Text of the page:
I haven't read the case, but my suspicion is that this particular HFT guy was generating enough volume to collect fees from the exchange, but his order flow had a huge number of orders that were rejected by the exchanges. They were priced in such a way that they would never fill, but they became part of the statistics that determined how much they were being paid. That is probably what is meant by spoofing: getting the exchange to pay you for rejected orders. This would be tantamount to fraud.

5) I don't see how placing orders and then canceling them makes money. If the counterparty can't respond to what the HFT guys are doing because their systems are too slow to spot the activity, then how can regular investors be ripped off? This is the underwear gnomes argument.

6) There are different areas of Wall Street at war with each other. Corporate executives want investors following the EMT because it is a pure buy side play that hands money to corporate pay packages. They don;t like short-sellers or program traders that realize handing money to companies using dollar-cost averaging isn't always the best way to make money. Therefore, corporate management has the same view of hedge-funds and program traders like they viewed corporate raiders: as a threat to themselves. We should be careful what we criticize. Things like dividend and share buybacks is a far bigger problem.

Blogger Zen Trader July 14, 2016 7:18 PM  

seeingsights wrote:I strongly agree that these computer algorithms might cause a stock market crash. I shall give my recent experience as a minor example:

I bought Charles Schwab stock in 2015, and it outperformed the stock market--I had a return over 10 percent going--until Brexit.

Right after Brexit, Schwab went down over 11 percent! How in the world did that happen? How is Charles Schwab so connected to Brexit? Come on.

This is speculation, but I blame program trading. One program might have an algorithm which goes something like, "If financial stocks go down, sell Schwab stock." Another program might be programmed, "If Schwab stock goes down a certain percentage, sell you holdings too."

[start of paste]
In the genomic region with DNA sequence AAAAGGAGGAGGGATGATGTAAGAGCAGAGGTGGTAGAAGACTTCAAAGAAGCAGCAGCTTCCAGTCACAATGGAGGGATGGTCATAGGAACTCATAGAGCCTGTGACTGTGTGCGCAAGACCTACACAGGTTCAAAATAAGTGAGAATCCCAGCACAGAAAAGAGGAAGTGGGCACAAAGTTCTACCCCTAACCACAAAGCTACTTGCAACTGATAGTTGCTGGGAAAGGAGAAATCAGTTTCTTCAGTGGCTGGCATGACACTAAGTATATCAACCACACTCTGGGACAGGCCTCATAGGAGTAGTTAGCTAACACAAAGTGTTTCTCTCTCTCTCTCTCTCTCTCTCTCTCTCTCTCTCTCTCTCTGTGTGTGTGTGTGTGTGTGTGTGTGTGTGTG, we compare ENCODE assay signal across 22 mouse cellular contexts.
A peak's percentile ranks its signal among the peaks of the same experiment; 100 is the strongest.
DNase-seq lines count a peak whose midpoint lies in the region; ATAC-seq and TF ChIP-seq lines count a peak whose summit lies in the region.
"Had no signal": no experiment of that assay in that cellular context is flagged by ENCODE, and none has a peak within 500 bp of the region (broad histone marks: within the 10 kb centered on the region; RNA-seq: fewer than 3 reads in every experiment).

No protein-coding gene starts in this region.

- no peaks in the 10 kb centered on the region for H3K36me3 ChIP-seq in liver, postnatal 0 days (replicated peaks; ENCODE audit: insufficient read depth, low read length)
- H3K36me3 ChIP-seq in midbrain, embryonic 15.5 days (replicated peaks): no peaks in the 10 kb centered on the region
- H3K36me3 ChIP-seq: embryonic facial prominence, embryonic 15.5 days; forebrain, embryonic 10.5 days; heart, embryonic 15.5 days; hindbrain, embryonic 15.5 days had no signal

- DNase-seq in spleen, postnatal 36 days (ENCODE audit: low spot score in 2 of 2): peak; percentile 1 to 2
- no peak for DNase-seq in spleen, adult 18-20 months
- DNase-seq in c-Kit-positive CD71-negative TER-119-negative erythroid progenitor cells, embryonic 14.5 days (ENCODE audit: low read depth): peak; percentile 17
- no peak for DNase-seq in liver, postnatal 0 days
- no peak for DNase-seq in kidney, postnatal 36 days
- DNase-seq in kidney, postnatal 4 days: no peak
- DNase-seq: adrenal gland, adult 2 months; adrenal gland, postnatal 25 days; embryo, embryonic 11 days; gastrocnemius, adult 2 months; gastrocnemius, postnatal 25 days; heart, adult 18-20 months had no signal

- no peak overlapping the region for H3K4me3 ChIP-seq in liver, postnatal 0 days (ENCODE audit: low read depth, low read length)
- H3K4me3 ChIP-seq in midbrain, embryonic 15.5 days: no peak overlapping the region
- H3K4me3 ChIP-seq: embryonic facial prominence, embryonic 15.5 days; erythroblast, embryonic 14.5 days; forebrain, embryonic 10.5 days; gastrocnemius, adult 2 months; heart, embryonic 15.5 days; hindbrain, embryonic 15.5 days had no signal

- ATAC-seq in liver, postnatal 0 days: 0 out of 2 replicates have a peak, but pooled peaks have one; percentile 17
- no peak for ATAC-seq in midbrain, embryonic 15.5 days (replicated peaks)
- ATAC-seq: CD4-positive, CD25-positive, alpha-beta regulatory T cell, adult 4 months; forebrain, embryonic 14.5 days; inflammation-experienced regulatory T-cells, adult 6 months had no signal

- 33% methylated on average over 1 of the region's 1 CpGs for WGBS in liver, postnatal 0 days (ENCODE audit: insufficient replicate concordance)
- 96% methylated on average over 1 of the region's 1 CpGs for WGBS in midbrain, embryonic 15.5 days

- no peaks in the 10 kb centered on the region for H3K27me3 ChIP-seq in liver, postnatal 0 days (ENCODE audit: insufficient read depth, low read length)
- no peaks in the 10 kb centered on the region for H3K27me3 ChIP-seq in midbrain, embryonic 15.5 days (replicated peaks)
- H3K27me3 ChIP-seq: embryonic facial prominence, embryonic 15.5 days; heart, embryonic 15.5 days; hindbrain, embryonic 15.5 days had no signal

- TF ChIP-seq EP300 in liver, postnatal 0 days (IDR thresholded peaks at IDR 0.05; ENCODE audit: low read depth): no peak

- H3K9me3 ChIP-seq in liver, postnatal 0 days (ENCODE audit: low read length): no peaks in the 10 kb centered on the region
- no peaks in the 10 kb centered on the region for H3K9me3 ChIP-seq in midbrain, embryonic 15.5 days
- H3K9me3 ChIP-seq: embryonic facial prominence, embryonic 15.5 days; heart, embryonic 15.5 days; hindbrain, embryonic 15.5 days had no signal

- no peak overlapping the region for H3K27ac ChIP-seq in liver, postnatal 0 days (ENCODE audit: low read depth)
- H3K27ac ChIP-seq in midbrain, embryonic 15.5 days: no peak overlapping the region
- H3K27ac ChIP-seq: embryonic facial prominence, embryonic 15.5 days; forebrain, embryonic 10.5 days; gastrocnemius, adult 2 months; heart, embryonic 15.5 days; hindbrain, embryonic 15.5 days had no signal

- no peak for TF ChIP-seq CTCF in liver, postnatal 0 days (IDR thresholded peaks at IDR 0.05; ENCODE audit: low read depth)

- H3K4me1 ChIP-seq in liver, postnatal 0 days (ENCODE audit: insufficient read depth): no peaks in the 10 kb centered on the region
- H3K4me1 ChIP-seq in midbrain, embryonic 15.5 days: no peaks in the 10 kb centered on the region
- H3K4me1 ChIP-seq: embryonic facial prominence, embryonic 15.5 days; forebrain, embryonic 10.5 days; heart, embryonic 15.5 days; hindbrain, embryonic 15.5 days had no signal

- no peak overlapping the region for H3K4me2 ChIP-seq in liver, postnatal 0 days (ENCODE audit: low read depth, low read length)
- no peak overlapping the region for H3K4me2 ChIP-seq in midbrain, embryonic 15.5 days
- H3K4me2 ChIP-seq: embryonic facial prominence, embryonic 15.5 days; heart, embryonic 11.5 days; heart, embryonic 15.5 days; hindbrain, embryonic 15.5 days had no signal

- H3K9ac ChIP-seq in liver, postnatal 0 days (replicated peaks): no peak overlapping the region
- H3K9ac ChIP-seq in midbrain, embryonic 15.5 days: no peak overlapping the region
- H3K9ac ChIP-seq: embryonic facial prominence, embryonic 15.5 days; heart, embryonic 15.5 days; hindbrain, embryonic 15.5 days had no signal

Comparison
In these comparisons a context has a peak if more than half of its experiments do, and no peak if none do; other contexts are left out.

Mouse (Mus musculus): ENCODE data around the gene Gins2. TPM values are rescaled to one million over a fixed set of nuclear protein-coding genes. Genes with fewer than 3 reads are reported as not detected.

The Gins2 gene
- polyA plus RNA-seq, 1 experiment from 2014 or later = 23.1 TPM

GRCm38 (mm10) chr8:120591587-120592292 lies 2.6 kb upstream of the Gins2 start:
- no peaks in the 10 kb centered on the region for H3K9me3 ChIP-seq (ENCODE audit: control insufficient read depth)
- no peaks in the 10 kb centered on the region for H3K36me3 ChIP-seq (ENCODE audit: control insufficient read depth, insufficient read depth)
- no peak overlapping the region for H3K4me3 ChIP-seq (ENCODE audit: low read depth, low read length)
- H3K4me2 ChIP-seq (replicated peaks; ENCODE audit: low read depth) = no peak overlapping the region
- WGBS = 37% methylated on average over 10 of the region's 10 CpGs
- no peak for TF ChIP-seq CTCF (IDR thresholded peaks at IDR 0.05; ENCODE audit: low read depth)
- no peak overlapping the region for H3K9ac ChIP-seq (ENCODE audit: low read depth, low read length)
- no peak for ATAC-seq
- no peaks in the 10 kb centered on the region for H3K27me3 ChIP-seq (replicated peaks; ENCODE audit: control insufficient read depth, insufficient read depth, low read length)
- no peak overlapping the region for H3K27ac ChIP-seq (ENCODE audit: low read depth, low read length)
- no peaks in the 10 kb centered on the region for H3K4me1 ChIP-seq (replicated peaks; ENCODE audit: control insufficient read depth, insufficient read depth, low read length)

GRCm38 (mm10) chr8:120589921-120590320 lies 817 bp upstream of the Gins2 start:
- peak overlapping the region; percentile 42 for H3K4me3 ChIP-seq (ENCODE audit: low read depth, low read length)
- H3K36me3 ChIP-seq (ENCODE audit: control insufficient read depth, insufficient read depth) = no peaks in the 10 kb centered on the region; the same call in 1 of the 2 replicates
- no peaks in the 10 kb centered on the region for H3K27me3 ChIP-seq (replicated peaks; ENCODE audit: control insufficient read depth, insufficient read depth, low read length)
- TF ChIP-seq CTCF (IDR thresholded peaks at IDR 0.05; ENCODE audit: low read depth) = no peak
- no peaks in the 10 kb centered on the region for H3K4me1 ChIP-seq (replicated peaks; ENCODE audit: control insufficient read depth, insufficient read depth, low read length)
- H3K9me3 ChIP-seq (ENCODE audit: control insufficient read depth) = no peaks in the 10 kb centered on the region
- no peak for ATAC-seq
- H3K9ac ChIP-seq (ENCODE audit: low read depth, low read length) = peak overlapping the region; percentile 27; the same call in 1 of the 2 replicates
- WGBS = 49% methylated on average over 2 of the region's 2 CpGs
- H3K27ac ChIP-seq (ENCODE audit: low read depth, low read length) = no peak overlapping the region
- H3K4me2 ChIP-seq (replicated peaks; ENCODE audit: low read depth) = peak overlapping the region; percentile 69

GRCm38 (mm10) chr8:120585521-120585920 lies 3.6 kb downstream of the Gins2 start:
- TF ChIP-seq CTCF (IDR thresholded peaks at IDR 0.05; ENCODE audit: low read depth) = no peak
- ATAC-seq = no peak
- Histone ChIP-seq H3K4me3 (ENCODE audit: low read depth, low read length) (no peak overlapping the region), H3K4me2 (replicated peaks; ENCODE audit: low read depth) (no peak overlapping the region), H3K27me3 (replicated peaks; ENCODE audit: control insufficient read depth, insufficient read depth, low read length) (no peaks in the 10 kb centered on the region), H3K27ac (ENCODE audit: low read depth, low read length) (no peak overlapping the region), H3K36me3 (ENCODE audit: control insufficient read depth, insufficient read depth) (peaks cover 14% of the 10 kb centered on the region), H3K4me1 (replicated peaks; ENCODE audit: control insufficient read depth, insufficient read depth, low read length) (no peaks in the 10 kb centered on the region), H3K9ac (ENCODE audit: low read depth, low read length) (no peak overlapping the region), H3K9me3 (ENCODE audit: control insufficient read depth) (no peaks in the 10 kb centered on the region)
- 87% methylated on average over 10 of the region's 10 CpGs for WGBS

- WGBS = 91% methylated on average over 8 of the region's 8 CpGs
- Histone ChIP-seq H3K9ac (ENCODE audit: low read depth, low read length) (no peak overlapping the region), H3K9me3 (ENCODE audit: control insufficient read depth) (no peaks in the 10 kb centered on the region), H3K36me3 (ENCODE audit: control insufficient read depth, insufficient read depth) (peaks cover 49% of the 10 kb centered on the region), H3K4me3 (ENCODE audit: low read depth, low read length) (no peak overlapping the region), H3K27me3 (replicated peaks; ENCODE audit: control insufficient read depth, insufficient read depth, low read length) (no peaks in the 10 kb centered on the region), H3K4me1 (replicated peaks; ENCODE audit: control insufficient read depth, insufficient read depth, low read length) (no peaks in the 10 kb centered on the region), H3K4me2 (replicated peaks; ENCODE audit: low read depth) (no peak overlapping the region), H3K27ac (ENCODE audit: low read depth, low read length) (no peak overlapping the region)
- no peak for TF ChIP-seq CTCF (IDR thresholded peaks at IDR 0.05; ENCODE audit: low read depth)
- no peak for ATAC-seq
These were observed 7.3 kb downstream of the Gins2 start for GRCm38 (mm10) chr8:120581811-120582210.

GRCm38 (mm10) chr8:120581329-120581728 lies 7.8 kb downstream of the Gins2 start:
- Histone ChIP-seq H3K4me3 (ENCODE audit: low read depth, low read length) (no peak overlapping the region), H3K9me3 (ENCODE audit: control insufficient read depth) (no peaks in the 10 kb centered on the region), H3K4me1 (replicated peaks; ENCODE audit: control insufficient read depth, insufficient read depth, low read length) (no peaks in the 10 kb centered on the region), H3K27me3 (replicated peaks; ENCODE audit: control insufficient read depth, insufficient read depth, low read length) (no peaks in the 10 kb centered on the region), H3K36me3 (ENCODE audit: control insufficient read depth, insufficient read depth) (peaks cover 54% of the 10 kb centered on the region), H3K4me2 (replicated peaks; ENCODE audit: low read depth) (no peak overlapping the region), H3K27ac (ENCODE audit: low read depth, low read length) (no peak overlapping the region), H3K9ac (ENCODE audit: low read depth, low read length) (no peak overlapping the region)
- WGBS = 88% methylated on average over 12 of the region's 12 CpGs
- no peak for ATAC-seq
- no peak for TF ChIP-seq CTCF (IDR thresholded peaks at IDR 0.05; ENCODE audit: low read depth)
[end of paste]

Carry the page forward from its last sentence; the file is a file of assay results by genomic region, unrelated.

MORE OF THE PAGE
So all these computer programs were piling in with sell orders, driving down the price of the stock.

Schwab has rallied the past few days. One financial commentator, in an article, made the point that the decline in Schwab's stock price was absurd, and that its a great buy now.







You're talking about cascading action or stop runs. This has happened ever since we had markets, it's not just the machines. People will have stop orders to cash out if the market starts to reverse. Others will sell because they're scared. There's a very old expression to "buy with the cannons and sell with the bugles," meaning to buy when things are bad and sell when they're going great.

Blogger seeingsights July 14, 2016 7:29 PM  

@ 69. bob k. mando

Thanks for the reply, I bought additional shares of Charles Schwab stock a few days ago. The low right after Brexit was $24.05. Today it closed $26.92. Up over 11 percent since the Brexit lows.

I am bullish of the stock, and still a great price to buy.

Blogger Blastman July 14, 2016 10:26 PM  

@SciVo


My concern about "backroom deals" is how these different stock buybacks are being done -- particularly tender offers and how they are executed (market distortion timing). A large corporate stockholder generally can't unload a large volume of stock without driving down the price of a stock, and hence the current paper valuation of its stock holdings. But if a company is willing to announce a large tender stock buyback and offer it to me, then maybe I can unload huge amounts of a stock without losing valuation of my holdings.


hbr

Not all buybacks undermine shared prosperity. There are two major types: tender offers and open-market repurchases. With the former, a company contacts shareholders and offers to buy back their shares at a stipulated price by a certain near-term date, and then shareholders who find the price agreeable tender their shares to the company.


Yet in recent years, hedge fund activists such as David Einhorn and Carl Icahn—who played absolutely no role in the company’s success over the decades—have purchased large amounts of Apple stock and then pressured the company to announce some of the largest buyback programs in history.


And because corporations aren’t required to disclose daily buyback activity, it gives executives the opportunity to trade, undetected, on inside information about when buybacks are being done.